Singapore adopts a "prosper thy neighbour" approach in its relations with Malaysia and seeks win-win solutions, Transport Minister Khaw Boon Wan said yesterday.
He was at a joint news conference at Kuala Lumpur International Airport with his Malaysian counterpart Anthony Loke where they gave an update on bilateral transport issues.
Mr Khaw said the high-level committee set up to review an existing airspace arrangement between both neighbours is co-chaired by their senior transport officials.
Formed earlier this year, the committee will review the Operational Letter of Agreement between Kuala Lumpur and Singapore Area Control Centres Concerning Singapore Arrivals, Departures and Overflights 1974. Under the agreement, Singapore's air-traffic controllers manage airspace over southern Johor. Malaysia wants to reclaim those rights.
Mr Khaw said he explained to Mr Loke during their meeting that the current arrangement was brokered by the International Civil Aviation Organisation (ICAO) at a 1973 Regional Air Navigation Meeting.
It was agreed upon by states in the region, and approved by the ICAO Council, Mr Khaw added.
"Minister Loke stressed that the review was important to Malaysia. I assured him that Singapore would approach the review with an open mind, bearing in mind the many stakeholders involved and the critical need to ensure safety and efficiency in a very busy airspace," he said.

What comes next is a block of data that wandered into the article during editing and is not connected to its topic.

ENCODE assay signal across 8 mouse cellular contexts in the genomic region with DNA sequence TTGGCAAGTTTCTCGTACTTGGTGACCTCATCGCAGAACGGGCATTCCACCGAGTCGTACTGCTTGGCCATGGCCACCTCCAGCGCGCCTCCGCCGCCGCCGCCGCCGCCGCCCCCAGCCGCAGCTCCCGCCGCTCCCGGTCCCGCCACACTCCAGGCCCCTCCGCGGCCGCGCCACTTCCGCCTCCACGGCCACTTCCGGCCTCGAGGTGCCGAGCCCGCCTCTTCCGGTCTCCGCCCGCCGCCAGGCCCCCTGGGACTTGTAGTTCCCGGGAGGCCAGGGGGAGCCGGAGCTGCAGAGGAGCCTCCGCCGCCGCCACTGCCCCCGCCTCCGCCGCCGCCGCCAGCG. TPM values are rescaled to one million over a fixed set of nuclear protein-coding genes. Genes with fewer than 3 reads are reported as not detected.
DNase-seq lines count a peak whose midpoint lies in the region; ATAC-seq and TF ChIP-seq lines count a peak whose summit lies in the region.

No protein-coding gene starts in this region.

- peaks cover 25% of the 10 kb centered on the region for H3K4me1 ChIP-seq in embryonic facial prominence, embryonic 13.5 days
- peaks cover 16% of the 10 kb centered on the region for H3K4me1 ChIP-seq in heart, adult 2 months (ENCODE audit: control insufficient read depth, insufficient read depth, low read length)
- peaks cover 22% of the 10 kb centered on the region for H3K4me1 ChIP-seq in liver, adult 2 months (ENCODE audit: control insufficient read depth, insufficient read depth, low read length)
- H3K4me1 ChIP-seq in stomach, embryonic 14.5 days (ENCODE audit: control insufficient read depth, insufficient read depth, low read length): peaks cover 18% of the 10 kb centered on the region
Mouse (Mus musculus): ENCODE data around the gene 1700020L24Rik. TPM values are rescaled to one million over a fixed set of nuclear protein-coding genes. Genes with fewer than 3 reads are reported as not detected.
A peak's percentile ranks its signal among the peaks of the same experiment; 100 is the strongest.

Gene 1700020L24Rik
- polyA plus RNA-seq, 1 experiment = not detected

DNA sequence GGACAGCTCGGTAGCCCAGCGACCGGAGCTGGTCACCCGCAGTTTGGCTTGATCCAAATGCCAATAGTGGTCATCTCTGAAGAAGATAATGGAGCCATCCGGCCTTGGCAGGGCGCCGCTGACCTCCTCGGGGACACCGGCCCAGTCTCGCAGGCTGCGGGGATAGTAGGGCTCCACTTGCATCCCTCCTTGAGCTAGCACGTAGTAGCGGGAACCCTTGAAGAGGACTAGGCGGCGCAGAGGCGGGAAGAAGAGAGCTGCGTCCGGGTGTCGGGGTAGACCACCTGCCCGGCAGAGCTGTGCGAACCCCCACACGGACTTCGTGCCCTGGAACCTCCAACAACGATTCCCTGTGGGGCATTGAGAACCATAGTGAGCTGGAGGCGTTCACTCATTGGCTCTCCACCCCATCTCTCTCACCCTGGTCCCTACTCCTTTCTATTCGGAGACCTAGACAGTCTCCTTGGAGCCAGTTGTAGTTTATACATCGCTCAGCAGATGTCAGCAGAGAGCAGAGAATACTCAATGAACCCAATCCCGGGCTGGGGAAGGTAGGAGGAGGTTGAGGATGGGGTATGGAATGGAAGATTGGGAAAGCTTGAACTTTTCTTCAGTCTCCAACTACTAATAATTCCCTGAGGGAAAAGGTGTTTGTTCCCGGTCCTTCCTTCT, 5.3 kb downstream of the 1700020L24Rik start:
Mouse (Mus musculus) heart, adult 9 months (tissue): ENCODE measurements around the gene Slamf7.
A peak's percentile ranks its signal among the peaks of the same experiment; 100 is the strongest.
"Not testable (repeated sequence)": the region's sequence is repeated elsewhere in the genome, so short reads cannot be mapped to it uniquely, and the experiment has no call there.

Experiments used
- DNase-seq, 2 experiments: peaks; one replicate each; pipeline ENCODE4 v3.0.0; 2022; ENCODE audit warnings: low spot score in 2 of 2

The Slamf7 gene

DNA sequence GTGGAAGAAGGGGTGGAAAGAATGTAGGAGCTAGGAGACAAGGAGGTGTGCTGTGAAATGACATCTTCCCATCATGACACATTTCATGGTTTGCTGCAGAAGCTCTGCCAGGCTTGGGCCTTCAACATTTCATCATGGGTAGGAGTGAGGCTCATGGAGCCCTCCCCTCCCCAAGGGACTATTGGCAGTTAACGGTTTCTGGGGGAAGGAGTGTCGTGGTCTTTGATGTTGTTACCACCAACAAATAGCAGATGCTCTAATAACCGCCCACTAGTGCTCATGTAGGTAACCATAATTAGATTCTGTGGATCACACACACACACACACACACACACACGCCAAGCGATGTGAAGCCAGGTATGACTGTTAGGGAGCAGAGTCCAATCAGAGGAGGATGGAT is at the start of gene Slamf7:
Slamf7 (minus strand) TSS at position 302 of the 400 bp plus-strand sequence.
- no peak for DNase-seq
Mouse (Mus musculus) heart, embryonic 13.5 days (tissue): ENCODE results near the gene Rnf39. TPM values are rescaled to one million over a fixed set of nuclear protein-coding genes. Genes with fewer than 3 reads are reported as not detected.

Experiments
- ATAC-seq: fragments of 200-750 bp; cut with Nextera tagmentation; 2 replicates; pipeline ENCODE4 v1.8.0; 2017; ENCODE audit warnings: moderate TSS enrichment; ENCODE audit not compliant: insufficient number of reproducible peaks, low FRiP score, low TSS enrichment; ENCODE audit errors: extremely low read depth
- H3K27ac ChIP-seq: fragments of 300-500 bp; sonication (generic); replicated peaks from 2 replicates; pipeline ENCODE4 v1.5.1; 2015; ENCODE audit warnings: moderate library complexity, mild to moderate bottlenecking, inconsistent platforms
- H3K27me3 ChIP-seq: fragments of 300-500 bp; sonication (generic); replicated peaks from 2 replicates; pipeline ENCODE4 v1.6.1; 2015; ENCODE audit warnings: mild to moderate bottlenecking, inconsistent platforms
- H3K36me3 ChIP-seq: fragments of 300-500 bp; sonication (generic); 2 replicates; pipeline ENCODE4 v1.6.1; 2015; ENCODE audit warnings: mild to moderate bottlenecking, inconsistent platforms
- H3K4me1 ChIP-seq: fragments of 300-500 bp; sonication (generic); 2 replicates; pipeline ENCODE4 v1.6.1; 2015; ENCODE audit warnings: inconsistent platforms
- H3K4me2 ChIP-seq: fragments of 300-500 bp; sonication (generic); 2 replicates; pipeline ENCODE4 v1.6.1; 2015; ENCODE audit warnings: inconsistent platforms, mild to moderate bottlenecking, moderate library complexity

"With goodwill and compromise, I am sure that a win-win solution which does not undermine each other's core interests can be found," he added.
Asked why Malaysia wants to retake control of its airspace over southern Johor, Mr Loke said it was "high time" to review the agreement after 45 years.
He said Malaysia is ready in terms of technical readiness, and has invested a lot of money in equipment, citing a new air-traffic control centre being built in Sepang.
Asked about the implications of the review for Singapore, Mr Khaw said airspace management is a complicated matter.
He added that he has some ideas on how both countries can approach the issue so that their core interests are protected. One of Singapore's core interests is Changi Airport and its growth, he said.
The ministers discussed the rapid growth of civil aviation in the region during their meeting.
Mr Khaw noted that both countries' airports are experiencing significant growth in air travel and are expanding to cope. For instance, the Singapore-Kuala Lumpur route is already the busiest in the world.
Airspace management in this region therefore has to meet the challenges of ensuring both safety and efficiency, Mr Khaw said.
"The current airspace management arrangement has served the region and both countries well. But we have to make sure that it continues to sustain the safe and sustainable growth of civil aviation in the region," he added.
Mr Khaw said there are very few zero-sum games in life, except when it comes to courting a spouse.
"With some creativity and goodwill, you can always forge some win-win solutions", he added.
Mr Loke, for his part, pointed to his "very good" working relationship with Mr Khaw, saying: "We are committed to having more collaboration and to working together even closer, in order to achieve benefits for both countries."